Romanians Talking about Their Lives before ’89


Party instructors would go to factories and schools and would recruit employees or pupils.  Preparations for this day would start two months ahead of time.  The whole show would take place in the Aviatorilor Square, where two tribunes would be set up: to the right, the tribune for Ceauşescu and the Central Committee members and to the left, the tribune for the foreign officials.  The asphalt was marked with chalk, so that you would know where to place yourself.

The convoy would start off in Piaţa Unirii and follow the whole boulevard on foot, until it would get to Piaţa Aviatorilor.  You felt like dying until you got there.  You were not allowed to eat or drink until you finished your march.  Once the marching was over, you could eat and drink.  Continue reading

Preserving Tradition

Interview with PETER RILEY

Poet, Cambridge, UK

maramures_traditie si familie_mic“If Bucharest does not consider preserving Romania’s rural tradition as a treasure of humankind, you may say good-bye to the Romanian specificity within the European Union”

After having travelled to Maramureş once, many foreigners’ lives change unawares.  They become “addicted” to the villages of Hoteni, Bogdan Vodă, Breb or Vadu Izei. Nothing is the same as before. Much more sensitive than the Romanians when faced with values that they themselves have lost forever at home, these foreigners believe that they have found “the meaning of the universe” on the Iza or the Vişeu rivers. While the Japanese, with their kamikaze spirit, buy themselves graves in the Cemetery of Săpânţa, the Americans, the French or the English go out of their way to buy “signs of life” or not miss celebrations that take place throughout the year, such as weddings, nedei [traditional festivities], and Sunday dances. More than once, due to their direct impact, traditional dances have resumed in some villages, traditional dress and customs have been preserved, old wooden houses (otherwise threatened by bad-taste, through the offensive tide of the little gypsum pillars and coloured ceramics) have been left standing. Without any exaggeration, if Maramureş is still the dreamland of a strong traditional lifestyle, this is partly due to the foreigners who love this unique area. Almost every Maramureş family is linked, by invisible threads, to one or more families abroad. When someone is born, gets married or dies in Maramureş, no one could care less in Bucharest, Timişoara or Constanţa. But they are sure to care in Paris, London or Washington. In a way, what happens in Maramureş today will happen tomorrow to the entire Romania, when it gets to be really discovered by Westerners. At least this is what a British poet and his wife, Peter and Beryl Riley, from Cambridge, believe.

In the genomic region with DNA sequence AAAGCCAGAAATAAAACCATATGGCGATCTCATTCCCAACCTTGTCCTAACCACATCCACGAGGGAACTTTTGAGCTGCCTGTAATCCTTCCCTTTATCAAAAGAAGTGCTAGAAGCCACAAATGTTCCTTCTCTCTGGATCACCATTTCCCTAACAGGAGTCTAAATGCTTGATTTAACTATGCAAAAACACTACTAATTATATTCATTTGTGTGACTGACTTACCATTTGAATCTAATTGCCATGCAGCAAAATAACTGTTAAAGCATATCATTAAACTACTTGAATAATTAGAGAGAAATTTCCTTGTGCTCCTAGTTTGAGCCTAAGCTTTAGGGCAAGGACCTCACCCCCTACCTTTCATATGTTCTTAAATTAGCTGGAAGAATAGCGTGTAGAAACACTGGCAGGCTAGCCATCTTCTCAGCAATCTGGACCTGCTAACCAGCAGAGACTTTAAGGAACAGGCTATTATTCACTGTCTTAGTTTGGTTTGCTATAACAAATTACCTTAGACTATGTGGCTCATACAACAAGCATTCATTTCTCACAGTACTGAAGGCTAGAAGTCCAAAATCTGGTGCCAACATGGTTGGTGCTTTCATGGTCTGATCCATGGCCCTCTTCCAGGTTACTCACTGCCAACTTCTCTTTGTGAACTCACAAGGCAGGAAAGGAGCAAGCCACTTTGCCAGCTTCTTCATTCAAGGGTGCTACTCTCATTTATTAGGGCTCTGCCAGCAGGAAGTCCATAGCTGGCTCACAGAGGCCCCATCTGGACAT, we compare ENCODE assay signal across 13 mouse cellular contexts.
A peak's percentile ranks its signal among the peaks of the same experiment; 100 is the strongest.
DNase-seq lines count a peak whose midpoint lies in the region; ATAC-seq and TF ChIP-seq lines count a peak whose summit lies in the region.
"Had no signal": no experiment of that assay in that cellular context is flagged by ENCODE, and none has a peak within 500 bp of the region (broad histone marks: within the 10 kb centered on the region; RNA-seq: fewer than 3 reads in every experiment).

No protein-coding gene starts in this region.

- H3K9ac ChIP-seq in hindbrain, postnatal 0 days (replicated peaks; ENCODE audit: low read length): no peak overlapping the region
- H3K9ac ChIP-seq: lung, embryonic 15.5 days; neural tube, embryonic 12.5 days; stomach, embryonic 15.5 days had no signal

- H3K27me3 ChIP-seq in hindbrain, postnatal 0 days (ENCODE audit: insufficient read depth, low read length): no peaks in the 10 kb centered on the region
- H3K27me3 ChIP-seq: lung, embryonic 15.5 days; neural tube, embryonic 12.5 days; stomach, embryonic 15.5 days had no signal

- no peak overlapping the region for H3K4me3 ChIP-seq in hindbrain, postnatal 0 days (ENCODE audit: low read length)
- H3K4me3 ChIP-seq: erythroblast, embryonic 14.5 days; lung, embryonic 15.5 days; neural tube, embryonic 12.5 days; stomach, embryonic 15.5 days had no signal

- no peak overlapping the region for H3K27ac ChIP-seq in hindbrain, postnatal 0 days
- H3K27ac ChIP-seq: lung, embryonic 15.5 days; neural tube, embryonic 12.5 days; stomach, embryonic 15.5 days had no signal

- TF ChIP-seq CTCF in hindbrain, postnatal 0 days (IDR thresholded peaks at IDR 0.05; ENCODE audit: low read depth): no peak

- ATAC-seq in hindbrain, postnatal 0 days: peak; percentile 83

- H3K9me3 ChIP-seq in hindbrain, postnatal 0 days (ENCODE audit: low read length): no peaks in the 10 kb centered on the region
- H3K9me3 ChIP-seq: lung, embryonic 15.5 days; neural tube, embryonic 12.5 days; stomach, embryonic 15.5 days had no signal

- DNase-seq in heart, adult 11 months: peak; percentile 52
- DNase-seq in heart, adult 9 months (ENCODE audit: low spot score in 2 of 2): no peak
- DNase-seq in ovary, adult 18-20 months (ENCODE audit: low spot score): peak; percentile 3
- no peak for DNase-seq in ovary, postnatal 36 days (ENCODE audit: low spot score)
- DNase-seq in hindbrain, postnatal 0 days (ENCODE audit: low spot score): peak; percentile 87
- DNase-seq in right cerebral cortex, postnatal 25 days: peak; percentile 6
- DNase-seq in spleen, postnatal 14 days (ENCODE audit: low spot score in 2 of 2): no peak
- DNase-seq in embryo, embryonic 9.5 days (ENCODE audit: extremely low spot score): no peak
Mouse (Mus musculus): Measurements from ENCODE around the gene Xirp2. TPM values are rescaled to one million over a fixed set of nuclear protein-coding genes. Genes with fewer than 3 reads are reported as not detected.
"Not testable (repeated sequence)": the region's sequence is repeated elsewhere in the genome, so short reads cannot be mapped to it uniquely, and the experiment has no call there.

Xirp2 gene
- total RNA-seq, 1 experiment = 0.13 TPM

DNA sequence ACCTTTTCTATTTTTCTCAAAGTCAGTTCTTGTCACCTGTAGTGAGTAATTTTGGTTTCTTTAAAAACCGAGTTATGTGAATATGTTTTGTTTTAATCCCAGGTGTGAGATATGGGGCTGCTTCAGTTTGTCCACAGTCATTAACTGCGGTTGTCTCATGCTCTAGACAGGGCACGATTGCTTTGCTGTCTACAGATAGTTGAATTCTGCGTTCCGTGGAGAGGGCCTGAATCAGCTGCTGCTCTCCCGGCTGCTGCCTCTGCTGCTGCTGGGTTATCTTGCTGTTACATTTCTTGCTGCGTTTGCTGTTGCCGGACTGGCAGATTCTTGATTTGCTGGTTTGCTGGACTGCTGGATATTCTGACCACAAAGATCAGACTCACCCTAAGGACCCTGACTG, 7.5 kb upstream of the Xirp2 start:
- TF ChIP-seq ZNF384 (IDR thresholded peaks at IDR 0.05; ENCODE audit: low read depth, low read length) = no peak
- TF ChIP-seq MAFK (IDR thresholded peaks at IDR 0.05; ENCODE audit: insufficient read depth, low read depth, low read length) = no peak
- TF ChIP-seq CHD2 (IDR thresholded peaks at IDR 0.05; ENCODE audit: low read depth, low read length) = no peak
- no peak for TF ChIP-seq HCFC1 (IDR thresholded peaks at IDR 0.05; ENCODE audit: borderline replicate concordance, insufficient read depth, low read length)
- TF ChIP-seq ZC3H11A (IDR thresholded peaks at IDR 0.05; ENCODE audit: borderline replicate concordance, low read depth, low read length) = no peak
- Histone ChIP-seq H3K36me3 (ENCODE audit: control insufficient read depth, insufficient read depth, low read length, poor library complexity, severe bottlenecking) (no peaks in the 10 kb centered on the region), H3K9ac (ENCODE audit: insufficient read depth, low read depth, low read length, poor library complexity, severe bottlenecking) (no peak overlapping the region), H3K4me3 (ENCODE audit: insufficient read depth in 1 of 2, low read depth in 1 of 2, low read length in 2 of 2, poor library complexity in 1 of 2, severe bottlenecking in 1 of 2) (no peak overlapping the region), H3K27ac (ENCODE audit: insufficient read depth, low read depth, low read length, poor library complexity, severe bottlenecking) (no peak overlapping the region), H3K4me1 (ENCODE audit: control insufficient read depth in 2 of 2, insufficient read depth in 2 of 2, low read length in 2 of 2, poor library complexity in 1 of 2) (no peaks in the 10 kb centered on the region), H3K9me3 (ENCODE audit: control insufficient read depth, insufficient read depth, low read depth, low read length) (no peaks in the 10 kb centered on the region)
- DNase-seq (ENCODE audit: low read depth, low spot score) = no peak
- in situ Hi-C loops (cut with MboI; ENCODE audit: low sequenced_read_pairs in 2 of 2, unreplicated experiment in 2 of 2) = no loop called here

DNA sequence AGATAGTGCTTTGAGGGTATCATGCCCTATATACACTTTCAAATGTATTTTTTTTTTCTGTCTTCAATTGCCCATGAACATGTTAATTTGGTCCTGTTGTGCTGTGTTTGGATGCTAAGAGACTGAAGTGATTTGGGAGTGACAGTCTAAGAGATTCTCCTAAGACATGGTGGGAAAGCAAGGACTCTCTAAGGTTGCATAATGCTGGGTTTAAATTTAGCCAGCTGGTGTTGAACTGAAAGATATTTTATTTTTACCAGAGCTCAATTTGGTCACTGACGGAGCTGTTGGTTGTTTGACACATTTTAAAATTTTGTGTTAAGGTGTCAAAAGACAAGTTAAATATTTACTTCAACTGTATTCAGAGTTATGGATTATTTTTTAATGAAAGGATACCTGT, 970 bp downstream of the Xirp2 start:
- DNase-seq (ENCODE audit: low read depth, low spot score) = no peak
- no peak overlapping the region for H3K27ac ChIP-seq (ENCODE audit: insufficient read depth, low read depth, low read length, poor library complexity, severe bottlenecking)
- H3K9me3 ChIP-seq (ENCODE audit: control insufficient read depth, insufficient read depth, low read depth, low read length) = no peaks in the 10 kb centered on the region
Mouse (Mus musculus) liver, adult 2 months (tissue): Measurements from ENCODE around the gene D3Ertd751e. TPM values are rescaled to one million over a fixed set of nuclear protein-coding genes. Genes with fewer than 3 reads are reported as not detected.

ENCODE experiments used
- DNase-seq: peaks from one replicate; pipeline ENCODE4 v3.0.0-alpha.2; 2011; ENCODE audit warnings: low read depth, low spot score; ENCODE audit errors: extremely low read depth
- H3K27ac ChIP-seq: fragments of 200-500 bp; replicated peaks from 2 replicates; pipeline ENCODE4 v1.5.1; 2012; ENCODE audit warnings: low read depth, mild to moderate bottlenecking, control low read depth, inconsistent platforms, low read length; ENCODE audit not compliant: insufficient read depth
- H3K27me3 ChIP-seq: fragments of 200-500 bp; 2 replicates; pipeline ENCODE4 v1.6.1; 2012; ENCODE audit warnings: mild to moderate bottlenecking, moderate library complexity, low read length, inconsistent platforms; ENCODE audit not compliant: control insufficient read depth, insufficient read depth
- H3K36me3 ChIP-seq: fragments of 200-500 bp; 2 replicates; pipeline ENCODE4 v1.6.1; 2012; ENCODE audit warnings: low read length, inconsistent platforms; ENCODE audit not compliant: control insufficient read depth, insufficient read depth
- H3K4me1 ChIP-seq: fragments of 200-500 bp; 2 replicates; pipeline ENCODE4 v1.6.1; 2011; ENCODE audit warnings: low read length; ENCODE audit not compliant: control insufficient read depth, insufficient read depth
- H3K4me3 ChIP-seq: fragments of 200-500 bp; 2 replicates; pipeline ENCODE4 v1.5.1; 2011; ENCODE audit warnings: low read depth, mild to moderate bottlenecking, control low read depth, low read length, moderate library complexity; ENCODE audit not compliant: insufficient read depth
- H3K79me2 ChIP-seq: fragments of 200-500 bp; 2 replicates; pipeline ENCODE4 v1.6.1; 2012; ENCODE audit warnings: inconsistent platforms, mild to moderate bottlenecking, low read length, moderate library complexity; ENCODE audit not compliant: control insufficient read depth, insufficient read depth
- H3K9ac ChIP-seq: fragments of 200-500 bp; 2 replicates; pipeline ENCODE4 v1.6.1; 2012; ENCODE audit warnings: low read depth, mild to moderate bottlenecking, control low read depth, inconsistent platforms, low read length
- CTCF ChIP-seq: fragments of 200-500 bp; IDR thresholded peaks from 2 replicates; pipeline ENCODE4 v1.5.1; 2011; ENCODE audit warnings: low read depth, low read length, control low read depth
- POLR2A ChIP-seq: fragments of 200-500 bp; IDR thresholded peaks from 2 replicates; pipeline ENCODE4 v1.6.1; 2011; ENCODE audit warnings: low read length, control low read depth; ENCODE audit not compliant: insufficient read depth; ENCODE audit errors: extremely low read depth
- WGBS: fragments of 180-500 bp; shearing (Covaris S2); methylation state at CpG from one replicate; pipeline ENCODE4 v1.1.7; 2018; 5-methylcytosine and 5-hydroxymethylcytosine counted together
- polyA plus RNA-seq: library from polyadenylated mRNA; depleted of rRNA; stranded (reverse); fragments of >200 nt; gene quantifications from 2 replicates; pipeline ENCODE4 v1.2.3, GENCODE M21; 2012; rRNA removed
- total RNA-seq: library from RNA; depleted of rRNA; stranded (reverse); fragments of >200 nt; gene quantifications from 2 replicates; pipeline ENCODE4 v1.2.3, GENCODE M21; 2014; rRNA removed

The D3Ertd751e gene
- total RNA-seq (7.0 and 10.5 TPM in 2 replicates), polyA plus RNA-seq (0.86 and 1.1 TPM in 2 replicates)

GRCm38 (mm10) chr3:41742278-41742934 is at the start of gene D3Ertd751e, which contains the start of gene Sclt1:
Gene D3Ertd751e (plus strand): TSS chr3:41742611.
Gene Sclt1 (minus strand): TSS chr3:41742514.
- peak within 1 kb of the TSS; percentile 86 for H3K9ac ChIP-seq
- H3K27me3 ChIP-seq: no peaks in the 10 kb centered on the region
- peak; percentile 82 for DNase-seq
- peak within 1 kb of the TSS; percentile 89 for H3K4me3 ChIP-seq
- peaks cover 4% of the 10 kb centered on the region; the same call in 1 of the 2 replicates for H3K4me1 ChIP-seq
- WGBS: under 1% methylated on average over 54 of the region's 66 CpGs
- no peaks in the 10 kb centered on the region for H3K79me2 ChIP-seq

“We cannot conceive spending our holidays outside Maramureş any more”

–         How has a remarkable English poet as yourself come to spend his holidays in Romania, particularly in Maramureş?

–         To us, 1993 may be considered as the year of our discovery of the Romanian music, and 1998, the year of our first visit to this country. We were in a pub one evening, in Cambridge, when strange sounds of celestial beauty resounded next to us. We immediately inquired about the magicians who were interpreting those unheard-of tunes. “Romanians from Soporu de Câmpie”, said the bartender. It was an evening unlike any others we had had. Continue reading

Between Berkeley and Dudeşti

By Andrei Pleşu

I hear that a politically-correct version of the Bible has been recently published in the United States: the text has been rewritten to mind all the imaginable susceptibilities that the modern reader might have: it does no longer read Our Father, but Our Father/Mother, to eliminate the “macho” surplus of a (strictly) male God; it does no longer read “the Father’s right [hand]”, so that the left-handed don’t get a complex; the names of the various peoples are no longer mentioned whenever the context is negative, so that national discrimination is not encouraged. Continue reading